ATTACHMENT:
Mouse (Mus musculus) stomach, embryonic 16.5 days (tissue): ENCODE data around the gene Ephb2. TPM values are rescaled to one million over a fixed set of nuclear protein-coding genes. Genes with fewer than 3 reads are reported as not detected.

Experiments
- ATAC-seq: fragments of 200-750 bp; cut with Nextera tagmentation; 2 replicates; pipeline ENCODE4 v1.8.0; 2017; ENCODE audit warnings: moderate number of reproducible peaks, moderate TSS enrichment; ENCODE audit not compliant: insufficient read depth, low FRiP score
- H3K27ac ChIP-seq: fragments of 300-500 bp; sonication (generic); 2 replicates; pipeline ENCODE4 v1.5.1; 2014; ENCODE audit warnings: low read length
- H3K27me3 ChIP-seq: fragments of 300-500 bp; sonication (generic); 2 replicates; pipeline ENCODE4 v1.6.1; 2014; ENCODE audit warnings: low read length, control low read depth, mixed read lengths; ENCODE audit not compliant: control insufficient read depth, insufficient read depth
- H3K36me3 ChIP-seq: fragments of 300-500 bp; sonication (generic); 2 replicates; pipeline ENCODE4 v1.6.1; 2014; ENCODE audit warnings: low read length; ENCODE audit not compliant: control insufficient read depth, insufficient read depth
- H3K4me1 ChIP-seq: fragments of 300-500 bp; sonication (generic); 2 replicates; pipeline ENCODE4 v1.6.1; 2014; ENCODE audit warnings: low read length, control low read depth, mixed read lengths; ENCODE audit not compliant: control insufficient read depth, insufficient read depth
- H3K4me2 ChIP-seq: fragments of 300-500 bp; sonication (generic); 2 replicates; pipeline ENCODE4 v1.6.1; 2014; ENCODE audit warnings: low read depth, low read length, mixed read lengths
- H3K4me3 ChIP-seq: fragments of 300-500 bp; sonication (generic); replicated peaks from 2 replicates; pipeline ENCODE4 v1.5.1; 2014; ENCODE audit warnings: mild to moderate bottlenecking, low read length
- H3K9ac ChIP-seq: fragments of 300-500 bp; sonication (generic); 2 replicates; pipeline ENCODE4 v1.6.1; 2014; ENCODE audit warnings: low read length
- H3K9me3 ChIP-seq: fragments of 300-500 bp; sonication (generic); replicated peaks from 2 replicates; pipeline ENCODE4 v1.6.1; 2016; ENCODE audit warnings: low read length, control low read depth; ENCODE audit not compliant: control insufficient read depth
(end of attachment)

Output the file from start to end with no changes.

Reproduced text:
Mouse (Mus musculus) stomach, embryonic 16.5 days (tissue): ENCODE data around the gene Ephb2. TPM values are rescaled to one million over a fixed set of nuclear protein-coding genes. Genes with fewer than 3 reads are reported as not detected.

Experiments
- ATAC-seq: fragments of 200-750 bp; cut with Nextera tagmentation; 2 replicates; pipeline ENCODE4 v1.8.0; 2017; ENCODE audit warnings: moderate number of reproducible peaks, moderate TSS enrichment; ENCODE audit not compliant: insufficient read depth, low FRiP score
- H3K27ac ChIP-seq: fragments of 300-500 bp; sonication (generic); 2 replicates; pipeline ENCODE4 v1.5.1; 2014; ENCODE audit warnings: low read length
- H3K27me3 ChIP-seq: fragments of 300-500 bp; sonication (generic); 2 replicates; pipeline ENCODE4 v1.6.1; 2014; ENCODE audit warnings: low read length, control low read depth, mixed read lengths; ENCODE audit not compliant: control insufficient read depth, insufficient read depth
- H3K36me3 ChIP-seq: fragments of 300-500 bp; sonication (generic); 2 replicates; pipeline ENCODE4 v1.6.1; 2014; ENCODE audit warnings: low read length; ENCODE audit not compliant: control insufficient read depth, insufficient read depth
- H3K4me1 ChIP-seq: fragments of 300-500 bp; sonication (generic); 2 replicates; pipeline ENCODE4 v1.6.1; 2014; ENCODE audit warnings: low read length, control low read depth, mixed read lengths; ENCODE audit not compliant: control insufficient read depth, insufficient read depth
- H3K4me2 ChIP-seq: fragments of 300-500 bp; sonication (generic); 2 replicates; pipeline ENCODE4 v1.6.1; 2014; ENCODE audit warnings: low read depth, low read length, mixed read lengths
- H3K4me3 ChIP-seq: fragments of 300-500 bp; sonication (generic); replicated peaks from 2 replicates; pipeline ENCODE4 v1.5.1; 2014; ENCODE audit warnings: mild to moderate bottlenecking, low read length
- H3K9ac ChIP-seq: fragments of 300-500 bp; sonication (generic); 2 replicates; pipeline ENCODE4 v1.6.1; 2014; ENCODE audit warnings: low read length
- H3K9me3 ChIP-seq: fragments of 300-500 bp; sonication (generic); replicated peaks from 2 replicates; pipeline ENCODE4 v1.6.1; 2016; ENCODE audit warnings: low read length, control low read depth; ENCODE audit not compliant: control insufficient read depth